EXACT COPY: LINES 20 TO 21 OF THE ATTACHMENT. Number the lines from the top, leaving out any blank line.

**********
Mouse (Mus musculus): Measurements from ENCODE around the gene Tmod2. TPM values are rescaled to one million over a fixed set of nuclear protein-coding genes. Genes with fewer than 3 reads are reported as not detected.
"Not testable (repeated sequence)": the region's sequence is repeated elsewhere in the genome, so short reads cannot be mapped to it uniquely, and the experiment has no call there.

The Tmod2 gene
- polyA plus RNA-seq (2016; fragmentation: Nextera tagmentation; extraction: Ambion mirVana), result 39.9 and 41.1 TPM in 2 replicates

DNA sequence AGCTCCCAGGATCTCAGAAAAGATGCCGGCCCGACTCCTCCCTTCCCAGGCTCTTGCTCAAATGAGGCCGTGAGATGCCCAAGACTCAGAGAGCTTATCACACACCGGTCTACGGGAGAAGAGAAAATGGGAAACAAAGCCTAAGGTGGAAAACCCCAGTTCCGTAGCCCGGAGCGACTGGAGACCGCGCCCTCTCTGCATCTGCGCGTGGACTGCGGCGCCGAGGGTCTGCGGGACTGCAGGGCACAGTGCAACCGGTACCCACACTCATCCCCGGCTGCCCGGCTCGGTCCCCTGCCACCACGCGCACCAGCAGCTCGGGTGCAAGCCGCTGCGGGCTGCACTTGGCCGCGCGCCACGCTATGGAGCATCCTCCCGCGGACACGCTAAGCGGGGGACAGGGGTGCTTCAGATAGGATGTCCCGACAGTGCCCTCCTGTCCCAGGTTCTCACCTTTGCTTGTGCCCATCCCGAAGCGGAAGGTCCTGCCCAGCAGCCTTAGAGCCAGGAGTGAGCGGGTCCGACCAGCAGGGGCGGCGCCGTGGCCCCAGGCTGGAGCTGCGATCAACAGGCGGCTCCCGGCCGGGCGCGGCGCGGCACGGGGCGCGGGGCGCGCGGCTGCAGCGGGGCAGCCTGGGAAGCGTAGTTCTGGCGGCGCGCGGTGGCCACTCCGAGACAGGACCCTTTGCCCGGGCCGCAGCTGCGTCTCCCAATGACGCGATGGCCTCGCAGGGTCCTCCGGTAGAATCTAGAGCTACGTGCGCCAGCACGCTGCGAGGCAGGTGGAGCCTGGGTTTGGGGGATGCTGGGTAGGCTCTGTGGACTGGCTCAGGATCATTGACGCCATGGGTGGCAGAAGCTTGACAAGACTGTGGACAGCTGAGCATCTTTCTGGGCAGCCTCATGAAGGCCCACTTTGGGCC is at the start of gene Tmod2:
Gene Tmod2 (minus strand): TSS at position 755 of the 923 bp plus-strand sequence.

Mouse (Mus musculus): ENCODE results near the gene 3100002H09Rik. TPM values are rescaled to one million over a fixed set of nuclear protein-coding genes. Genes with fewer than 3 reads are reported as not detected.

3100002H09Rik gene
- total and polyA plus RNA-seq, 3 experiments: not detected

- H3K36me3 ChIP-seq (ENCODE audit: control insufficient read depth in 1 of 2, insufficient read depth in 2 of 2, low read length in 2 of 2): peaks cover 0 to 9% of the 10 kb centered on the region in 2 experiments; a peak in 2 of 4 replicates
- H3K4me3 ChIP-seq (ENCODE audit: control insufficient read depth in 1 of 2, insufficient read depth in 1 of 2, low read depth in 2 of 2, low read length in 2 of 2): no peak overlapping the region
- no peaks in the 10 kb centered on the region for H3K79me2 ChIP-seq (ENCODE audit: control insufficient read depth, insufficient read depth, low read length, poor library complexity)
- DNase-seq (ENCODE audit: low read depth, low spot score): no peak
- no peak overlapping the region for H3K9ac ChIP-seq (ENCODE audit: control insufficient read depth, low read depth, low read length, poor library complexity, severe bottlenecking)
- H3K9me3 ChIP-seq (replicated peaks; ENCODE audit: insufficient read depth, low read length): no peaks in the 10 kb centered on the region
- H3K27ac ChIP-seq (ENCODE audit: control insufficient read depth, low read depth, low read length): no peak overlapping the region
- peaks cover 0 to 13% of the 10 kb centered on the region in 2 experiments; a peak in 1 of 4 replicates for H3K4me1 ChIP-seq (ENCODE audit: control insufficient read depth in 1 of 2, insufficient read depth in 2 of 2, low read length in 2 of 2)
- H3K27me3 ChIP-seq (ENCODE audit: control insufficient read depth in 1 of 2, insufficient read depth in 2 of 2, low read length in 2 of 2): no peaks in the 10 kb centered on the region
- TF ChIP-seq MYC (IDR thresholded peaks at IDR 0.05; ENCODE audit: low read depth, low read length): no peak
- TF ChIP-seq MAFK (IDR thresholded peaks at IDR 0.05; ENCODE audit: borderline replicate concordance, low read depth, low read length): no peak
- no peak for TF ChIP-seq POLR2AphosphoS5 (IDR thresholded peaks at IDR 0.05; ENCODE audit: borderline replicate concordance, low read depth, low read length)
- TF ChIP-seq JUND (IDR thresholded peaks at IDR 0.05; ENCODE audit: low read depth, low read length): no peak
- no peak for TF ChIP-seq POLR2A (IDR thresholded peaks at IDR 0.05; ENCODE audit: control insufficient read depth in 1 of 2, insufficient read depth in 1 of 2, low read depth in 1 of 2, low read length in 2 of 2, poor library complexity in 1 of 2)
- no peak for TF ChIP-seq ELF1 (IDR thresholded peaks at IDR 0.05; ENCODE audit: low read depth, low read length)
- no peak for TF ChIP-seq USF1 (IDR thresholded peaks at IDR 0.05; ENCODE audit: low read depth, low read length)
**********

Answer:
- TF ChIP-seq MAFK (IDR thresholded peaks at IDR 0.05; ENCODE audit: borderline replicate concordance, low read depth, low read length): no peak
- no peak for TF ChIP-seq POLR2AphosphoS5 (IDR thresholded peaks at IDR 0.05; ENCODE audit: borderline replicate concordance, low read depth, low read length)